Lydia Arnold has been in one fistfight in her life.
When she was 10, she told a kid from Highland Park that she was from Oak Cliff. He asked if she was in a gang.
“I punched him. He punched back – he was stronger,” said Lydia.
That was back in the 70s, when Bishop Arts District was just rows of vacant storefronts and Oak Cliff was riddled with crime and poverty. Lydia is one of a dwindling number of true locals left working in the area. She works at Fête-ish, a quirky gift store on West Seventh Street.
“I grew up on Zang Boulevard and I walked to school, but in the 70’s it was definitely not your child-friendly neighborhood,” said Lydia. “I was a latchkey kid, which meant I had a house key on a shoelace around my neck. Both of my parents worked, and I learned real quickly not to make eye contact.”
The area was once bustling: in the 1930s, it was the location of Dallas’ busiest trolly stop. Then, in the 1960s, it began a rapid decline as shopping malls and busses became more popular. Developer Jim Lake saw opportunity in the Bishop Arts District in the 90s, and began transforming properties into walkable retail space. Since then, developers have swarmed the area, building condos and coffee shops at every corner they can get.
“Some of the first markers of change were fewer bullet holes in the roof we had just put on, more white people walking around, websites talking about the community – that kind of thing,” said Lydia. “But the neighborhood is changing. It’s becoming less edgy, less artsy.”
If there’s anyone left who has seen Oak Cliff through it all, it’s Lydia’s father, Nicholas Arnold. His parents moved to the area when he was just a baby in the late 1940s. He’s 73 now, and has never left.
“Oak Cliff used to be like Austin of 25 or 30 years ago: laid-back, bohemian, weird,” said Nicholas. “That is gone now. We’ve become homogenized and are fast becoming as impersonal as Uptown.”
This homogenization hasn’t happened overnight. If you drive north on Zang Boulevard, you’ll still find blocks of quinceañera dress boutiques, fruterias, and barber shops. But what worries people like the Arnolds is that most outsiders don’t even realize how small of a piece Bishop Arts plays in the greater Oak Cliff community.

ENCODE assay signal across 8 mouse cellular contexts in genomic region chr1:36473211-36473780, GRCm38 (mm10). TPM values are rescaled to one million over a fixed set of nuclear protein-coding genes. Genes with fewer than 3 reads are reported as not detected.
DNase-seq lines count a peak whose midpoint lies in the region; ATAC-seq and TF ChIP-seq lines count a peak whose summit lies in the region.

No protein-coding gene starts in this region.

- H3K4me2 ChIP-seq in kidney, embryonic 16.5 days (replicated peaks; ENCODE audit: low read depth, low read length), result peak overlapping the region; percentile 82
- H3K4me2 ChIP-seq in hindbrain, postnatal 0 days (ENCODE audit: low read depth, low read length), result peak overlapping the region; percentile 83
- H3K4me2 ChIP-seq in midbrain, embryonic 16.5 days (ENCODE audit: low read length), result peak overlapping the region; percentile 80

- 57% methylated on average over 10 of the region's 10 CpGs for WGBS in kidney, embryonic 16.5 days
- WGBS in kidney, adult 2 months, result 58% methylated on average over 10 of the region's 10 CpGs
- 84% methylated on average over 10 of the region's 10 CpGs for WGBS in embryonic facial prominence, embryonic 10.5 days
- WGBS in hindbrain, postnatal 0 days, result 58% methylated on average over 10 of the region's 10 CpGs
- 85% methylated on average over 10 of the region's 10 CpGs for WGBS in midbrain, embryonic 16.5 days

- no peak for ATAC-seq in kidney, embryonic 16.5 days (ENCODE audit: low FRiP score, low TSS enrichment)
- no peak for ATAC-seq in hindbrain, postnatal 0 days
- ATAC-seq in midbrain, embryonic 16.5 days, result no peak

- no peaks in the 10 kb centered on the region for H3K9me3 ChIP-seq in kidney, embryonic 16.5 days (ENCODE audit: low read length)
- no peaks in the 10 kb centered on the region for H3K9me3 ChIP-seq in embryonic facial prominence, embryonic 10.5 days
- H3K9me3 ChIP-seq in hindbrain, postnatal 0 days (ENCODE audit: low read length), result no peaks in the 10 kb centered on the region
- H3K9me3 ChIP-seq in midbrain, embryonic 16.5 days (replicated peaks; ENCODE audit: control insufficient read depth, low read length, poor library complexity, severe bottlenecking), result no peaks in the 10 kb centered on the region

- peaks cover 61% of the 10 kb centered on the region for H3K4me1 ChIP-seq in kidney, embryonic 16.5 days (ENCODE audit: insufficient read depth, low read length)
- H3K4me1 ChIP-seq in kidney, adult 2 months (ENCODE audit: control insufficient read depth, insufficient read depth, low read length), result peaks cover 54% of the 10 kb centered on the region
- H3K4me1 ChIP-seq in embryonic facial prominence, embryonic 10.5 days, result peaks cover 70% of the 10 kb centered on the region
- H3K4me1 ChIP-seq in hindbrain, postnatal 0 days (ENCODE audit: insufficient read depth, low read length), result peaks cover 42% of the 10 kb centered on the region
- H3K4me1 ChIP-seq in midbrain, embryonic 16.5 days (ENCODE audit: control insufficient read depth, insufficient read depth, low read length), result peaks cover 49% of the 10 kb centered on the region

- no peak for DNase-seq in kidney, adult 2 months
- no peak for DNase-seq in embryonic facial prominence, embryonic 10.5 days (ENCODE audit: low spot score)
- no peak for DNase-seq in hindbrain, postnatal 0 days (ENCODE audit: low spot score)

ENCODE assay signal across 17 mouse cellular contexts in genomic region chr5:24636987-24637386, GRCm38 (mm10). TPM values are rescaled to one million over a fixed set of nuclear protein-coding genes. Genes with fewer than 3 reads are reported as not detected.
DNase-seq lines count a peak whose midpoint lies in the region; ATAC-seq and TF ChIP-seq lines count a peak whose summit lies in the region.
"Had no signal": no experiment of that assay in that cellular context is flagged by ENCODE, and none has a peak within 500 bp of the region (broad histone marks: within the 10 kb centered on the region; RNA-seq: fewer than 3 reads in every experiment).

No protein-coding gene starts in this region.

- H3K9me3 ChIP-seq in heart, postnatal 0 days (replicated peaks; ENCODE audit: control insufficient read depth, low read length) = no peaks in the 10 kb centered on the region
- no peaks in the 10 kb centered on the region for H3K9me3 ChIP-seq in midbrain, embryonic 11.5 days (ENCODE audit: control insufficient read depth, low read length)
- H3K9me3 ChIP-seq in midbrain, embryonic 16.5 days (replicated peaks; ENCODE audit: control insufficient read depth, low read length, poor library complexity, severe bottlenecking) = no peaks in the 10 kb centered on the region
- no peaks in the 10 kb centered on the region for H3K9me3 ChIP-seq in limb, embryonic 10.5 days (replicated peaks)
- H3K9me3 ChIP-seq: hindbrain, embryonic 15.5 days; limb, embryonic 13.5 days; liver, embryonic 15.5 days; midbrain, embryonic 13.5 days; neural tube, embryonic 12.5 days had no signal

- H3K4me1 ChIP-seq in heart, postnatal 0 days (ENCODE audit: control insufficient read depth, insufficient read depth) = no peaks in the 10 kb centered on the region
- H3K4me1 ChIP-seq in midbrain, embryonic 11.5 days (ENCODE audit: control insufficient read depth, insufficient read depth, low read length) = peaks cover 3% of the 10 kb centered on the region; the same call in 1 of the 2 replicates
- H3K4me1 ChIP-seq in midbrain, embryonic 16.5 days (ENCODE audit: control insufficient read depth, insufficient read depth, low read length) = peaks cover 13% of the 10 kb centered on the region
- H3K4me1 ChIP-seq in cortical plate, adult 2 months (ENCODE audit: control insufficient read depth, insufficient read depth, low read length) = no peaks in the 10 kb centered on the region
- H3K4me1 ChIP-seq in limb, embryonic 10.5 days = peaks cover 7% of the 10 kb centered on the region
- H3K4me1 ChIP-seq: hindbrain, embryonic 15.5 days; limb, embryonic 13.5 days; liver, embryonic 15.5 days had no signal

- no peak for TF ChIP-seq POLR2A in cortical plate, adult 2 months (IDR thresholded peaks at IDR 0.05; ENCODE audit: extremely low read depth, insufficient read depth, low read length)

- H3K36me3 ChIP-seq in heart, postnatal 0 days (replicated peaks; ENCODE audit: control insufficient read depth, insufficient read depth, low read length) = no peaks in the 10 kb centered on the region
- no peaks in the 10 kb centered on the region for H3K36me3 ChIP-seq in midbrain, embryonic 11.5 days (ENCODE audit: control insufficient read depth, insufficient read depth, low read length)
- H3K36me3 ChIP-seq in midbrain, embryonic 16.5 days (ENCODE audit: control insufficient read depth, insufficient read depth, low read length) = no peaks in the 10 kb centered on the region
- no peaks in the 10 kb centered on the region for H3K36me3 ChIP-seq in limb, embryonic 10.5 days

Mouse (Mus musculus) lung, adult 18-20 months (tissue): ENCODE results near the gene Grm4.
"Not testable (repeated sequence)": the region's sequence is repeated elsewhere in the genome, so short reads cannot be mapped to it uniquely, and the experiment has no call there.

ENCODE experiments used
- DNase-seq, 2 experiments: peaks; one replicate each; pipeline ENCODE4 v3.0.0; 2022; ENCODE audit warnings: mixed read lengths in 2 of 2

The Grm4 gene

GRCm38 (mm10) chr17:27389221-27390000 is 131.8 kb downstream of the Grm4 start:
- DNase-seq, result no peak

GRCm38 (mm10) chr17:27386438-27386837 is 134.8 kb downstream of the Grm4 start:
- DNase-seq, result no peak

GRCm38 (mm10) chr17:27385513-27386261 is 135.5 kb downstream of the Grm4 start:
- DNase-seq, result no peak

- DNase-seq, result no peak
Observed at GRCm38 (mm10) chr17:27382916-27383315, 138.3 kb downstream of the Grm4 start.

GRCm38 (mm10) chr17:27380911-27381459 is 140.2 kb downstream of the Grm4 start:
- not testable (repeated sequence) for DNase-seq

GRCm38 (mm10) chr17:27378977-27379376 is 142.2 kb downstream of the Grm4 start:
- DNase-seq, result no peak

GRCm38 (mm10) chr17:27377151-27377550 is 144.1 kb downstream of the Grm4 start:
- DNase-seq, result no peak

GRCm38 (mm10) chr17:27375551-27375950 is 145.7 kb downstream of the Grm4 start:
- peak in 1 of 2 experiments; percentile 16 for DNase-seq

“Coming here, you see such a big difference between Bishop Arts and the surrounding houses,” said Nadia Enriquez, a tourist from Houston.
In reality, Bishop Arts District makes up of only a couple blocks – about 0.58 square miles – of the larger Oak Cliff area, which spans nearly 90 square miles. The hikes in property prices and shifts in culture have bled throughout the whole community, yet outsiders still define the whole area by this handful of blocks carefully branded as Dallas’ best-kept secret.
To locals like Lydia and Nicholas Arnold, it’s not even called Bishop Arts District: it’s North Oak Cliff.
“The romance with North Oak Cliff is still strong and I think will continue as long as there is land on which to build,” said Arnold. “Even now there is zero lot line building on regular city lots that covers the entire lot – no grass, no trees, no bushes – just total hardscaping and row housing.”
Not all of the change is bad. According to the 2000 Census, the area’s median household income was $35,135. This number rose to $55,855 in the 2017 American Community Survey. The area is safer, and locals have found work in many of the new businesses.
“When I was starting my professional career, I worked for corporate offices, and they’re all based in Irving or wherever. I had to cross the river to go to work,” said Lydia. “My first ever job was at a place called Cliff Top Pottery over here when I was 14. That first job was in Oak Cliff – and I said then that I always wanted to work here, and now I do.”
Still, it’s become harder and harder for these locals to stay where they’ve lived their whole lives. Blocks of single-family homes surrounding Bishop Arts have been razed and replaced by single-bedroom condos charging rent as high as $1500 a month, said Nicholas.
“Where are the families that were in those single-family houses going to live now? How are the clerks and waiters and busboys and bar-backs going to be able to afford prices like that on minimum wage paychecks? Those to me are big negatives,” said Nicholas.
Lydia, too, has felt the pressure of rising home prices.
“I wouldn’t live anywhere else,” she said. “The ‘old school’ people – what we’re bemoaning is the fact that we can’t afford to live where we grew up. I live with my parents. I’d love to have my own apartment, but I can’t afford it. This is my hometown, and I’m being rent-priced out.”
Still, Oak Cliff pride is alive and well with these lifelong locals.
“Oak Cliff is special. If you live here, you get it,” said Lydia. “I just hate to see it change.”